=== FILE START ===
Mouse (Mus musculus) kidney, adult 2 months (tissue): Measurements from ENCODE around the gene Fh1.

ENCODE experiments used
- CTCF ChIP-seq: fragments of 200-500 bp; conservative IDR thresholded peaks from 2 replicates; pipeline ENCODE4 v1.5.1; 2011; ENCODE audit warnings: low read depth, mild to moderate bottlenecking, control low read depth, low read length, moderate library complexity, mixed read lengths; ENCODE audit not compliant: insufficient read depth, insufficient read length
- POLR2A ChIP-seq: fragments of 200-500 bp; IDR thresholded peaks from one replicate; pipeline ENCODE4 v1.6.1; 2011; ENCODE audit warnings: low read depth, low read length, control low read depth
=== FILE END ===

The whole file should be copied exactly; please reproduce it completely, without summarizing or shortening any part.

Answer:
Mouse (Mus musculus) kidney, adult 2 months (tissue): Measurements from ENCODE around the gene Fh1.

ENCODE experiments used
- CTCF ChIP-seq: fragments of 200-500 bp; conservative IDR thresholded peaks from 2 replicates; pipeline ENCODE4 v1.5.1; 2011; ENCODE audit warnings: low read depth, mild to moderate bottlenecking, control low read depth, low read length, moderate library complexity, mixed read lengths; ENCODE audit not compliant: insufficient read depth, insufficient read length
- POLR2A ChIP-seq: fragments of 200-500 bp; IDR thresholded peaks from one replicate; pipeline ENCODE4 v1.6.1; 2011; ENCODE audit warnings: low read depth, low read length, control low read depth